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Photo of the Month - April 2008
1915 Broad & High Streets
This photo has been publish many times as it is a favorite of the Columbus history books. Even if you are familiar with it, take a second look as it is such a good window into 1915 Columbus. The "Great War" is raging in Europe while the on going job of building Columbus continues.
Horses still rule in the 1915 construction industry. The only motor truck is a small delivery van crossing High Street in the far distance. The debris from the building demolition is being hauled away by a wagon with a three horse hitch. You can also see a workman climbing one of the chutes with a tool in his hand maybe to clear a blockage. According to one of the signs, the glass is being salvaged for reuse. To see a view of this building taken in 1914 before demolition started click here.
The CRP&L Co. project is probably not connected to the building construction. The streetcar company was responsible for the street for one foot on either side of their track. Once the track work is complete the streetcar company installed cobble stone which would last until the tracks were removed in 1948.
The little work car was typical of CRP&L Co. work cars and very handy. It was built using the trucks and electrical equipment from an old four-wheel passenger car. The center cab was recessed on the sides so the car could carry rails and poles. It was good for carrying ties, as in this example, and also cobble stones. It could also pull a trailer. The CRP&L Co. also had double truck versions of this work car. Notice the small boy in the middle of all the track work action.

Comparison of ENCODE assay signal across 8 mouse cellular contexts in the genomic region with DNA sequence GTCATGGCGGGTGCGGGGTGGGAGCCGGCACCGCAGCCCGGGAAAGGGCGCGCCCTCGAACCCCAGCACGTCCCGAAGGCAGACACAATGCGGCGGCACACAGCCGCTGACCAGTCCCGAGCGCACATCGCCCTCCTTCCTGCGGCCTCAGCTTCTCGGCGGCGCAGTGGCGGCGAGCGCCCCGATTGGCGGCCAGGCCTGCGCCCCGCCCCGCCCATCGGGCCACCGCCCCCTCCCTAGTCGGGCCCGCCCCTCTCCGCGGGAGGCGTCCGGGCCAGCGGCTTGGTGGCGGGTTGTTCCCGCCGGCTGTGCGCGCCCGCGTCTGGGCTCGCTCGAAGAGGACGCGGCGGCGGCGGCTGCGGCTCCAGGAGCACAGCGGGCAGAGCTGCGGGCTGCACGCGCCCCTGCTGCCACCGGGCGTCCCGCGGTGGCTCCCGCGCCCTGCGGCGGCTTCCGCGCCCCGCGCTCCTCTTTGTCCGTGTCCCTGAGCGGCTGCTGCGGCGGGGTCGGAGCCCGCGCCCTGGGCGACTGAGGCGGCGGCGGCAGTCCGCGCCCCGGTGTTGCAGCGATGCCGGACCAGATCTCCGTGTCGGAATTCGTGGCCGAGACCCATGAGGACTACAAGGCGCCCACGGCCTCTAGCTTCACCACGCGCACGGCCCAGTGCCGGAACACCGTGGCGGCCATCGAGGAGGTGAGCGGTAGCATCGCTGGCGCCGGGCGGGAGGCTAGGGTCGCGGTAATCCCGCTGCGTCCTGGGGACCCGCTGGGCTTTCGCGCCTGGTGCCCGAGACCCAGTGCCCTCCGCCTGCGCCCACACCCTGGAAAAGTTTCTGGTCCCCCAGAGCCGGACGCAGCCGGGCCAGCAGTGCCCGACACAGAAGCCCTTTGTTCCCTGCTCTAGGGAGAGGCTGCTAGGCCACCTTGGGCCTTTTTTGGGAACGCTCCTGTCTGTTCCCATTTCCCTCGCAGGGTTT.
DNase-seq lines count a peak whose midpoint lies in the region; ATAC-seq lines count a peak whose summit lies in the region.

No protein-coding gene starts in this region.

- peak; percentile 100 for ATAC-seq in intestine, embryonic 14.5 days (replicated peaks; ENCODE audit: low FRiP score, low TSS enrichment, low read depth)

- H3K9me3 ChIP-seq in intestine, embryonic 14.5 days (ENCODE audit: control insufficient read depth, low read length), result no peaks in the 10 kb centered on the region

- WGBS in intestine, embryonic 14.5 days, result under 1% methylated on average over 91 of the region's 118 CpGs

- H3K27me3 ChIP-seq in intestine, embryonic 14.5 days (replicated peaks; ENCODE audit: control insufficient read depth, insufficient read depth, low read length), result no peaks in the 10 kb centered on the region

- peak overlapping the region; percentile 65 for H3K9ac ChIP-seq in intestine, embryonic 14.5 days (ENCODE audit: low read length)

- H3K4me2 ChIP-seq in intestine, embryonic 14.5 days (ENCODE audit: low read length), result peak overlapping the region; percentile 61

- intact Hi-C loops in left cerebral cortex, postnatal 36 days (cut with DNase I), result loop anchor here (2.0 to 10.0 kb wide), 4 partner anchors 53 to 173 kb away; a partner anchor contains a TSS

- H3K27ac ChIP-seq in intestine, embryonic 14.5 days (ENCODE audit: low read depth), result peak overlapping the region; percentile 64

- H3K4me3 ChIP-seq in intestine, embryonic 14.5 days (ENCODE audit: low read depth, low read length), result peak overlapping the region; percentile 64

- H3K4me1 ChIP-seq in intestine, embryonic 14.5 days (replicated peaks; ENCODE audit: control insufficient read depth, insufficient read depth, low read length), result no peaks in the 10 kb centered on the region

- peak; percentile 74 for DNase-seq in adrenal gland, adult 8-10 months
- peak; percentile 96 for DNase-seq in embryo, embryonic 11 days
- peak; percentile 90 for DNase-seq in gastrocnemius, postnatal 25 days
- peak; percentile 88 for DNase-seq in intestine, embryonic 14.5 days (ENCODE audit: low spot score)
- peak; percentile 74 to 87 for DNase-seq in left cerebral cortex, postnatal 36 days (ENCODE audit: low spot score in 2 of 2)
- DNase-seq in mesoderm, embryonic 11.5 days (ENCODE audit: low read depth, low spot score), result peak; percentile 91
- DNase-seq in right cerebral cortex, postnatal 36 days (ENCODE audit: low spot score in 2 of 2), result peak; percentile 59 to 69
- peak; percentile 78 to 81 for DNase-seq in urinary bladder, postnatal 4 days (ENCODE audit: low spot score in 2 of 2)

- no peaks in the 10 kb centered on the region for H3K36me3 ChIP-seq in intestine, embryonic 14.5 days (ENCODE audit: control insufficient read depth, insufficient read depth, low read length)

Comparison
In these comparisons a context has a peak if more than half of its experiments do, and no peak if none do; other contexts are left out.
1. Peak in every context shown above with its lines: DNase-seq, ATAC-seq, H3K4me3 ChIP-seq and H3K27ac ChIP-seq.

The 600 series streetcar in the corner of the picture would normally turn onto High Street. This construction work must have been a major disruption in service for the streetcar patrons. There was an alternate route using Front Street, nevertheless the local citizens must have been a little grumpy about the inconvenience.
Leaning on the railing in the lower left of the picture are four men watching the action. One of them is missing a leg. The people of 1915 went to work very properly dressed. Wouldn't they be surprised to go to work in the twenty-first century?
Street scenes are always interesting. You can see Mills Restaurant which lasted in business through the 1950's and maybe later. You can also see the Union Department Store and in the far distance the Chittenden Hotel. Can you see the little van crossing the track?
L.P. Hartley wrote "The past is a foreign country; they do things differently there." A picture like this gives you a look into that foreign country of 1915 Columbus where they surely did things differently.